Current Diet News and Events

Current Diet News and Events, Diet News Articles.
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Give the heart a ketone? It may be beneficial
There is growing evidence that ketone bodies may be beneficial to heart disease patients regardless of the method of delivery used to increase ketone delivery to the heart. A Journal of the American College of Cardiology review paper examines emerging evidence regarding ketone bodies' effects on the heart and the potential for ketone therapy as a cardiovascular intervention in heart disease patients. (2021-02-23)

High fructose diets could cause immune system damage
People who consume a diet high in fructose could risk damaging their immune systems. (2021-02-22)

Low-quality maternal diet during pregnancy may be associated with late-childhood obesity
Eating a low quality diet, high in foods and food components associated with chronic inflammation, during pregnancy may be associated with an increased risk of obesity and excess body fat in children, especially during late-childhood. The findings are published the open access journal BMC Medicine. (2021-02-21)

Lifestyle changes in pregnant women affected babies' genes
A study led by researchers at Lund University in Sweden showed a connection between lifestyle intervention in pregnant women with obesity and epigenetic alterations in the baby. The study is published in the journal Diabetes. (2021-02-11)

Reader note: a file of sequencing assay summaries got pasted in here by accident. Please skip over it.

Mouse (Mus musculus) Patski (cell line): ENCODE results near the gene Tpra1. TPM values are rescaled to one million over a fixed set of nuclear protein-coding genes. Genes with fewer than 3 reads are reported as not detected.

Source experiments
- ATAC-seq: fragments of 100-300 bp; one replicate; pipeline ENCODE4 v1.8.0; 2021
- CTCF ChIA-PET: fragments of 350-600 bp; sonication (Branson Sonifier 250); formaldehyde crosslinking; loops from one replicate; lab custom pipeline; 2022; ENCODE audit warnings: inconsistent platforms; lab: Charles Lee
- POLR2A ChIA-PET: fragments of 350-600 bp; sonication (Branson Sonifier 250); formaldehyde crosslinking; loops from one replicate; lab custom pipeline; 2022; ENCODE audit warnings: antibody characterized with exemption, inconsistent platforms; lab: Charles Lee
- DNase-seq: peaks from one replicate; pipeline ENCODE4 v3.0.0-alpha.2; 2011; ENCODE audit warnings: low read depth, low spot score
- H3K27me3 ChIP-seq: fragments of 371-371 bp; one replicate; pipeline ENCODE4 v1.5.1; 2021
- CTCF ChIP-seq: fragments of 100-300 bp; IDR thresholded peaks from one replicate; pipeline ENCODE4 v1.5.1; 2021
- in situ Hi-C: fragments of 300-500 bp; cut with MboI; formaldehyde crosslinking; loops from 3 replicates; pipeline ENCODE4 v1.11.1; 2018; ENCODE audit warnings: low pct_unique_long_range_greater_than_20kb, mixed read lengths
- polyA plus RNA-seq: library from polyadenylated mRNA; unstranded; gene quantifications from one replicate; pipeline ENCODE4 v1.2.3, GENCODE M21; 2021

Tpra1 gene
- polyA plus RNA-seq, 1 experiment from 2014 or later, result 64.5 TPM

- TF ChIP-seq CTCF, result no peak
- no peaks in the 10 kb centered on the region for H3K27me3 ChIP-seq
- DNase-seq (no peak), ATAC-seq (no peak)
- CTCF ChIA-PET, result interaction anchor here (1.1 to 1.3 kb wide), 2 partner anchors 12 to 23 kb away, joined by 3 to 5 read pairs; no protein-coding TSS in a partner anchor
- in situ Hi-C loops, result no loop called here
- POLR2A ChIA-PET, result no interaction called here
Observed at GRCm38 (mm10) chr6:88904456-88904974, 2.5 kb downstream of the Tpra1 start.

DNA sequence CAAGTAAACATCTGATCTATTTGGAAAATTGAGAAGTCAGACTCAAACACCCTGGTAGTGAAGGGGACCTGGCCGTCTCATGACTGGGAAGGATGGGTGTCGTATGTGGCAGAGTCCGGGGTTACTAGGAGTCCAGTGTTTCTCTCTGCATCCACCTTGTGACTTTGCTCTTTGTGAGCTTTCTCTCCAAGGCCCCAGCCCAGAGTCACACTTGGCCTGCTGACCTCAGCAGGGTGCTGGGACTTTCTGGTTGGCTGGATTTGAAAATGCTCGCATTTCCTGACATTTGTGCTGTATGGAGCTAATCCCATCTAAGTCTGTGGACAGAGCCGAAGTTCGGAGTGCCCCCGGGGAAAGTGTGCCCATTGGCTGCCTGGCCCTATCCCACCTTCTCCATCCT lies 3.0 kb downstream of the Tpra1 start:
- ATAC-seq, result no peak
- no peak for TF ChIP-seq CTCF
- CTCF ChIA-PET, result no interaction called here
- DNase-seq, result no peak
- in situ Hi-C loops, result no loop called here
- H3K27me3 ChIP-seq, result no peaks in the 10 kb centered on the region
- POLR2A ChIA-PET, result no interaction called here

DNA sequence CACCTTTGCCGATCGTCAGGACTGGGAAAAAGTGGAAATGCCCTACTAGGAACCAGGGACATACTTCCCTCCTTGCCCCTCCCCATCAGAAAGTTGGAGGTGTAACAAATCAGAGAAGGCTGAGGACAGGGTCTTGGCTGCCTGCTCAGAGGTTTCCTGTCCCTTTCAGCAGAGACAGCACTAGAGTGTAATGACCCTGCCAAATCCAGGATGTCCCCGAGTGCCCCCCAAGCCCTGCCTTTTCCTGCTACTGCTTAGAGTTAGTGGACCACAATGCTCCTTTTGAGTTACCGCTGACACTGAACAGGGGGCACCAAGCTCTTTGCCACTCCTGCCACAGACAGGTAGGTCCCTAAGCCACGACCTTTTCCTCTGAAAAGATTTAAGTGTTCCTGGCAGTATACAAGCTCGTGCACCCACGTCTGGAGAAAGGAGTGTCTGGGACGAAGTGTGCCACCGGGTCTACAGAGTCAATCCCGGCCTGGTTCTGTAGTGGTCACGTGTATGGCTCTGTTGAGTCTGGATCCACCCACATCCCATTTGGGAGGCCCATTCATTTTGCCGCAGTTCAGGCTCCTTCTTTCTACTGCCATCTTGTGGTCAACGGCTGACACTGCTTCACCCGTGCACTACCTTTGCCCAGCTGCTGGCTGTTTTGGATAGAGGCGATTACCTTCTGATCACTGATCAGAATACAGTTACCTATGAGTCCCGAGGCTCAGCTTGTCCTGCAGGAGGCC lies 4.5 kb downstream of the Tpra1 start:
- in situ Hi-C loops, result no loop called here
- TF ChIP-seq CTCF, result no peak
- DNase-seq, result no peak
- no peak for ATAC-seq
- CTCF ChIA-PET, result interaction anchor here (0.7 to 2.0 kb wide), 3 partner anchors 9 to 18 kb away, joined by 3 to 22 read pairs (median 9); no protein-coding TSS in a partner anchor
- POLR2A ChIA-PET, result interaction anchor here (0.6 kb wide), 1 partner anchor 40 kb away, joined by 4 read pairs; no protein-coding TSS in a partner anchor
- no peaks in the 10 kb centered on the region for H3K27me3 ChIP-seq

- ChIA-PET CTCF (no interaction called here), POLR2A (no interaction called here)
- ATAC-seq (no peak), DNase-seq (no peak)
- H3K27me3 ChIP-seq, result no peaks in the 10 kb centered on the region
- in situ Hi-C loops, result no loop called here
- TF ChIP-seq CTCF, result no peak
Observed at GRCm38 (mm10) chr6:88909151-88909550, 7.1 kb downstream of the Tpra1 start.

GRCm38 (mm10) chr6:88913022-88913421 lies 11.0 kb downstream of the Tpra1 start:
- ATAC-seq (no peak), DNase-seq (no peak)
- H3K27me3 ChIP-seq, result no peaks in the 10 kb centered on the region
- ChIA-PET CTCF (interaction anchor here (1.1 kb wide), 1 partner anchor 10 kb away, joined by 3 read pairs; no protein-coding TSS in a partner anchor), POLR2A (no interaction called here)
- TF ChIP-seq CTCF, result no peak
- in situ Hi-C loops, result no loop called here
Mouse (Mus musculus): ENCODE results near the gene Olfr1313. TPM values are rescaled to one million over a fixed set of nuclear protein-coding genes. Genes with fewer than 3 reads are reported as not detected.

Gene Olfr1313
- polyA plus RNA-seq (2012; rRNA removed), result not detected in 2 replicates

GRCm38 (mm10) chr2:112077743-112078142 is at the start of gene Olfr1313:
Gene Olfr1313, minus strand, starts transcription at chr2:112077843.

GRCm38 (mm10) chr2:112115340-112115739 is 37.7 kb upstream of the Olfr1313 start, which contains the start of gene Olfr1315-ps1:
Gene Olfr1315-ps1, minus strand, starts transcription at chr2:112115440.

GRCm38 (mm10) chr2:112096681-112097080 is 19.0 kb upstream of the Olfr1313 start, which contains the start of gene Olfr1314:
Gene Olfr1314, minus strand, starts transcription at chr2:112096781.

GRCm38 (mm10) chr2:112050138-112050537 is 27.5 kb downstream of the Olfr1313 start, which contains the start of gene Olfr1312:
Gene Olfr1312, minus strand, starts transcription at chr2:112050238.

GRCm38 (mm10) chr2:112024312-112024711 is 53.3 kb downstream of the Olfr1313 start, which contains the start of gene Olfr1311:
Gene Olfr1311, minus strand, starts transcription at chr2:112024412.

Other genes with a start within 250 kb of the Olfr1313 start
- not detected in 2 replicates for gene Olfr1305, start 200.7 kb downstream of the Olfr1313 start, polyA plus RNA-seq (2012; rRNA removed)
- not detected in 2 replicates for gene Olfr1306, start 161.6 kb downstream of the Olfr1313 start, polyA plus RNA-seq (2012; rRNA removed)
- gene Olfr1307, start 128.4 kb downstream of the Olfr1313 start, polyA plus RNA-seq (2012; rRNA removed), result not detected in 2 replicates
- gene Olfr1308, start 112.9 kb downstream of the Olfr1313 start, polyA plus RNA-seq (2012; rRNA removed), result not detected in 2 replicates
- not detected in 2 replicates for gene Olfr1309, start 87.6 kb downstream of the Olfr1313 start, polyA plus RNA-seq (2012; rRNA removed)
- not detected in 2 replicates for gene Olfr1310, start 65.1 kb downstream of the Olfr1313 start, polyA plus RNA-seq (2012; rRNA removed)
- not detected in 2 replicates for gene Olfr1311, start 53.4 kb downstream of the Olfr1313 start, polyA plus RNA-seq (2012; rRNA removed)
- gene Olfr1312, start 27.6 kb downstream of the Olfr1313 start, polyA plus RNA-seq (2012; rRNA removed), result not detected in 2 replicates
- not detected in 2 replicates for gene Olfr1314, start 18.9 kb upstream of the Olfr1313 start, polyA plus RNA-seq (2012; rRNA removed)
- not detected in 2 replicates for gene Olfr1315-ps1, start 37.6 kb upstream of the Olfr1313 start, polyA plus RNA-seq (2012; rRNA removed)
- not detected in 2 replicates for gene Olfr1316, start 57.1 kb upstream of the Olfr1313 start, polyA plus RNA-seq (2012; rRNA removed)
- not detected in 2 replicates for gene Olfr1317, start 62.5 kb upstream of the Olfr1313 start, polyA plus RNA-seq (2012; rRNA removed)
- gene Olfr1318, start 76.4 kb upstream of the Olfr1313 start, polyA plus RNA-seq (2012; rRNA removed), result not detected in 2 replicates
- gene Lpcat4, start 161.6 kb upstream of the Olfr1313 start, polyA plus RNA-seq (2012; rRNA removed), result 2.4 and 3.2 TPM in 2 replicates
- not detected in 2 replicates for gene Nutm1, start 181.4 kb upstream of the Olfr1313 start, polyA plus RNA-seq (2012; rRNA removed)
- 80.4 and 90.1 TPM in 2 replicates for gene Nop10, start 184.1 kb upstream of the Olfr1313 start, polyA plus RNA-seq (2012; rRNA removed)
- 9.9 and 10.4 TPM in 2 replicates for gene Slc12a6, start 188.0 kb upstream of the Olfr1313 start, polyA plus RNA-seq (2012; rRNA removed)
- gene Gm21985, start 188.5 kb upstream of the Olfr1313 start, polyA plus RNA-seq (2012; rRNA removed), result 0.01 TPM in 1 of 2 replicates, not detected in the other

Plant-based diet and bone health: adequate calcium and vitamin D intakes should be ensured
In a study conducted at the University of Helsinki, partial replacement of animal protein with plant protein in the diet altered bone metabolism and decreased calcium and vitamin D intakes. (2021-02-10)

Mediterranean-style diet linked to better thinking skills in later life
People who eat a Mediterranean-style diet--particularly one rich in green leafy vegetables and low in meat--are more likely to stay mentally sharp in later life, a study shows. Closely adhering to a Mediterranean diet was associated with higher scores on a range of memory and thinking tests among adults in their late 70s, the research found. The study found no link, however, between the Mediterranean-style diet and better brain health. (2021-02-10)

Vegan diet better for weight loss and cholesterol control than Mediterranean diet
A vegan diet is more effective for weight loss than a Mediterranean diet, according to a groundbreaking new study that compared the diets head to head. The randomized crossover trial, which was published in the Journal of the American College of Nutrition, found that a low-fat vegan diet has better outcomes for weight, body composition, insulin sensitivity, and cholesterol levels, compared with a Mediterranean diet. (2021-02-05)